Recessions reliably arise from the confluence of these conditions. Note that any one condition can trigger a recession, but no one condition guarantees a recession. Severe, long-lasting recessions occur when multiple conditions arise at the same time.
1. The business cycle. The business cycle reflects human nature interacting with finance: as credit loosens, people borrow more to spend and invest, and this generates a self-reinforcing virtuous cycle of expansion.
Profits expand, speculation is rewarded and the positive vibes notch up to euphoric confidence in future expansion. Enterprises over-order to maintain inventories, hire more staff to expand production and go on a shopping spree, snapping up other companies by issuing more stock or borrowing via the bond market.
In this confluence of greed and euphoria, people over-borrow and put the money into marginal investments and speculations that unravel. Defaults rise, credit tightens, the mood sours and profits tank. Speculations crash, layoffs boost unemployment, consumers trim debt and enterprises work off excess inventory.
This is a conventional business-cycle recession: excesses are worked off and the dead wood consumed by write-offs and defaults. This a healthy process that is required to set the stage for the next cycle of expansion.
2. High energy prices. Higher energy costs don’t necessarily trigger recessions but they can push an overleveraged economy into recession. The basic dynamic is simple: energy costs can rise sharply, while wages rise over time. As consumers pay more for energy, they have less to spend on other goods and services. Discretionary spending falls, triggering a slowdown that dampens borrowing, speculation and the general mood. The virtuous cycle reverses and the slowdown become self-reinforcing.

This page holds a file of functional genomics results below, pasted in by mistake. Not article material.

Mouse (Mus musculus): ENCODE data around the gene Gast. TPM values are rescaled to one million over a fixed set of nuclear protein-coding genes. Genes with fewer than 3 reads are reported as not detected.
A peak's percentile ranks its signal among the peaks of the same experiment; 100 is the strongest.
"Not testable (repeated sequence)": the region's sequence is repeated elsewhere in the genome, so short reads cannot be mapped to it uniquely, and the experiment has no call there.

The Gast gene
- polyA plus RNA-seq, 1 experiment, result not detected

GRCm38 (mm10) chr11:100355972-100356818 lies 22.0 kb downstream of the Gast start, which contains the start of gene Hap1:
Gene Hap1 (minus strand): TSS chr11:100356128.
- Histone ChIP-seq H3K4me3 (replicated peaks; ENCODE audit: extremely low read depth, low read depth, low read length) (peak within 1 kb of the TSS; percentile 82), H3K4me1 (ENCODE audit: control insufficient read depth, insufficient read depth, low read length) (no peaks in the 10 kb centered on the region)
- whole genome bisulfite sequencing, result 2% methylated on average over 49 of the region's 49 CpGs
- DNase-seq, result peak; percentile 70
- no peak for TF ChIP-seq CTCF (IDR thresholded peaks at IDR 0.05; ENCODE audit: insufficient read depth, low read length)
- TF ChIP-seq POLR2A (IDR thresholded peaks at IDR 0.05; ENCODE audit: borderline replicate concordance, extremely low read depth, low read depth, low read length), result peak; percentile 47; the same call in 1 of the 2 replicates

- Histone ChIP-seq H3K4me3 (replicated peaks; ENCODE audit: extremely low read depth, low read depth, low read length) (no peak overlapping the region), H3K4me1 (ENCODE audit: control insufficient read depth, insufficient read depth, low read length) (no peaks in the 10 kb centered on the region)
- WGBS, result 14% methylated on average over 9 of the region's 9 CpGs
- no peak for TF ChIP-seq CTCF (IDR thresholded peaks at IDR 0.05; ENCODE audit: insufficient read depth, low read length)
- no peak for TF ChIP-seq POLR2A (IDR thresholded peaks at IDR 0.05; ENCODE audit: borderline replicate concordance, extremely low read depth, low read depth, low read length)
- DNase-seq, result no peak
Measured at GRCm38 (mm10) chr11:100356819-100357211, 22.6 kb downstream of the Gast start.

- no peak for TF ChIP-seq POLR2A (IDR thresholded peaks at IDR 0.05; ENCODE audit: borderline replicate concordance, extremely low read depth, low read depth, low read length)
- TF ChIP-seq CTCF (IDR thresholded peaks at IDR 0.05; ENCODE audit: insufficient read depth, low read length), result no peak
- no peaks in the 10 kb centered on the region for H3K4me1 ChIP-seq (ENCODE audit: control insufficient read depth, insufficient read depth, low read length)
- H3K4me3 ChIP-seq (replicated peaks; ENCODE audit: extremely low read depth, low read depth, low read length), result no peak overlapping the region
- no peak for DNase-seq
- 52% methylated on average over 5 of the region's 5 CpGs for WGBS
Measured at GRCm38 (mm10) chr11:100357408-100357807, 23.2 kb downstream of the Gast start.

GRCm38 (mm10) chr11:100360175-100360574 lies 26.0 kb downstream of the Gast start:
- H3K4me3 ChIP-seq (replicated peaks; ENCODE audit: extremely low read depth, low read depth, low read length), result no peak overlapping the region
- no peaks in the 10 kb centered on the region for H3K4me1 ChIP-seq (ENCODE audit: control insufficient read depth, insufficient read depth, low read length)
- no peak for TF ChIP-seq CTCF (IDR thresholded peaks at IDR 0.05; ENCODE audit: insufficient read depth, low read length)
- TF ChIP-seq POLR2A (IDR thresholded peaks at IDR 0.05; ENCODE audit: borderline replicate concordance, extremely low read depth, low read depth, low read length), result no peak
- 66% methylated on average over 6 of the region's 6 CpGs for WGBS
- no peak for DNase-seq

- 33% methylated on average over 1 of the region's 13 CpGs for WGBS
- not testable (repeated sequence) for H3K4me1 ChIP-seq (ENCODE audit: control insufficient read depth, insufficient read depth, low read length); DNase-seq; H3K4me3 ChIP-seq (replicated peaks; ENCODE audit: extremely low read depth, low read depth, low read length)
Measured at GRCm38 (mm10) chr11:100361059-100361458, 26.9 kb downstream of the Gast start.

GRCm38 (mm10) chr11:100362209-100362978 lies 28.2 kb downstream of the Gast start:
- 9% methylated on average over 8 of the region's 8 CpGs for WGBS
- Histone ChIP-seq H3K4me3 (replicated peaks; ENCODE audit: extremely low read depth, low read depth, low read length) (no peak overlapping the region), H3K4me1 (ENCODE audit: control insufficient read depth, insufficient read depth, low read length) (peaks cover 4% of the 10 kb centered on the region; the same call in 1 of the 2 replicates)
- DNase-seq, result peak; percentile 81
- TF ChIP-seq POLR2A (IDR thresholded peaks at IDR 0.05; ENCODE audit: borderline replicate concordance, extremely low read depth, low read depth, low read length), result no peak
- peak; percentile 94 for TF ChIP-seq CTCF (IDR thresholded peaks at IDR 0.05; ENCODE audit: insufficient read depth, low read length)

3. Inflationary pressures other than energy. Central bank stimulus (opening the floodgates of low-cost credit) and federal stimulus (free money) both tend to generate inflationary pressure as a flood of new money chases the existing supply of goods and services.
Wages that lagged speculative gains and corporate profits may finally start catching up, pushing costs higher. Monopolies and cartels tend to raise prices regardless of other conditions, for example, healthcare, higher education, local government fees and taxes, etc.
4. Excessive debt-funded speculation. Loose credit tends to invite excessive speculation which fuels a wealth effect as speculative gains make us feel we can afford to spend more now that we’re richer. But speculative excesses inevitably reverse and losses generate a reverse wealth effect, dampening both speculation and spending.
5. Secular shifts in the economy. There are many potential sources for secular shifts that play out over years or even decades. Examples include: new global competition (1970s); currency devaluations; costs of cleaning up decades of pollution (1970s); financialization (1980s to the present), geopolitical shifts in alliances, social disorder, demographics (aging of the workforce, mass retirement) and sea changes in the distribution of income and power to labor and capital.
Are any of these conditions present in today’s economy? End of business cycle, check. High energy costs, check. Other inflationary pressures, check. Excessive speculation unwinding, check. Secular shifts in the geopolitical landscape, currencies, demographics and labor/capital, check.
Just to state the obvious: since stimulus generated the inflation weighing on the economy, stimulus can’t be used to stave off a business-cycle recession. The pendulum has swung to extremes and the banquet of consequences has been set. There are no Hollywood super-heroes who can put off the recessionary reckoning that is long overdue.
If there was only one causal factor nudging the economy into recession, it might be a mild, brief recession. But with all five conditions in confluence, this recession will be unlike any other.
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